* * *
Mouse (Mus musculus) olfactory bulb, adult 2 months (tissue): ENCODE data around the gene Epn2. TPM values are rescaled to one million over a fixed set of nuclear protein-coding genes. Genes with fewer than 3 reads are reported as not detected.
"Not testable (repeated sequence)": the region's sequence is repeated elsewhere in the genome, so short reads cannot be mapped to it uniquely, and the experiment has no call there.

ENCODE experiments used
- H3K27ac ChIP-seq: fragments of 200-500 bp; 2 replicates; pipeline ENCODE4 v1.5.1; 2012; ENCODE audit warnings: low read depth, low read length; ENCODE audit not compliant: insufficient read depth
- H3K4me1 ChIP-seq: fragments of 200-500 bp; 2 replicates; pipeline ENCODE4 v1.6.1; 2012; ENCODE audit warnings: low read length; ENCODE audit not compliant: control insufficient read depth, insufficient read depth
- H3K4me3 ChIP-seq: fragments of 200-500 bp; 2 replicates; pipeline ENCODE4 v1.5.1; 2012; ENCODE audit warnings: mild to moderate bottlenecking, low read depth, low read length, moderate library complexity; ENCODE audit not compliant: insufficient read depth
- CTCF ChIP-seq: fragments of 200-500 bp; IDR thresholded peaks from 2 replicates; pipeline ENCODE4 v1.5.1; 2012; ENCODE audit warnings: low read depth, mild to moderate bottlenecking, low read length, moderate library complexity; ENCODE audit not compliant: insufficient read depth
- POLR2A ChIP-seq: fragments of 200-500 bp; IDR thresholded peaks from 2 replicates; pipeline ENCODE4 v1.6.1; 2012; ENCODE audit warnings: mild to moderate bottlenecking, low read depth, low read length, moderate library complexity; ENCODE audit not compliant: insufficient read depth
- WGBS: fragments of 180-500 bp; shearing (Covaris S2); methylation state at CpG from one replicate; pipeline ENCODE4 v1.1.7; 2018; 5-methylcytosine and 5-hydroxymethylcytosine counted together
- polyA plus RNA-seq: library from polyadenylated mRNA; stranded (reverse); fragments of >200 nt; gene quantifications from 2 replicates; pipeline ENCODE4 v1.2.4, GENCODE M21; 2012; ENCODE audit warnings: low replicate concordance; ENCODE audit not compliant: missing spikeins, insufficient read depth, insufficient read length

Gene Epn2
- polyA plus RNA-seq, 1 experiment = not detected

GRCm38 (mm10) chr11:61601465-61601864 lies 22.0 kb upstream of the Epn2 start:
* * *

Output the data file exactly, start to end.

Mouse (Mus musculus) olfactory bulb, adult 2 months (tissue): ENCODE data around the gene Epn2. TPM values are rescaled to one million over a fixed set of nuclear protein-coding genes. Genes with fewer than 3 reads are reported as not detected.
"Not testable (repeated sequence)": the region's sequence is repeated elsewhere in the genome, so short reads cannot be mapped to it uniquely, and the experiment has no call there.

ENCODE experiments used
- H3K27ac ChIP-seq: fragments of 200-500 bp; 2 replicates; pipeline ENCODE4 v1.5.1; 2012; ENCODE audit warnings: low read depth, low read length; ENCODE audit not compliant: insufficient read depth
- H3K4me1 ChIP-seq: fragments of 200-500 bp; 2 replicates; pipeline ENCODE4 v1.6.1; 2012; ENCODE audit warnings: low read length; ENCODE audit not compliant: control insufficient read depth, insufficient read depth
- H3K4me3 ChIP-seq: fragments of 200-500 bp; 2 replicates; pipeline ENCODE4 v1.5.1; 2012; ENCODE audit warnings: mild to moderate bottlenecking, low read depth, low read length, moderate library complexity; ENCODE audit not compliant: insufficient read depth
- CTCF ChIP-seq: fragments of 200-500 bp; IDR thresholded peaks from 2 replicates; pipeline ENCODE4 v1.5.1; 2012; ENCODE audit warnings: low read depth, mild to moderate bottlenecking, low read length, moderate library complexity; ENCODE audit not compliant: insufficient read depth
- POLR2A ChIP-seq: fragments of 200-500 bp; IDR thresholded peaks from 2 replicates; pipeline ENCODE4 v1.6.1; 2012; ENCODE audit warnings: mild to moderate bottlenecking, low read depth, low read length, moderate library complexity; ENCODE audit not compliant: insufficient read depth
- WGBS: fragments of 180-500 bp; shearing (Covaris S2); methylation state at CpG from one replicate; pipeline ENCODE4 v1.1.7; 2018; 5-methylcytosine and 5-hydroxymethylcytosine counted together
- polyA plus RNA-seq: library from polyadenylated mRNA; stranded (reverse); fragments of >200 nt; gene quantifications from 2 replicates; pipeline ENCODE4 v1.2.4, GENCODE M21; 2012; ENCODE audit warnings: low replicate concordance; ENCODE audit not compliant: missing spikeins, insufficient read depth, insufficient read length

Gene Epn2
- polyA plus RNA-seq, 1 experiment = not detected

GRCm38 (mm10) chr11:61601465-61601864 lies 22.0 kb upstream of the Epn2 start: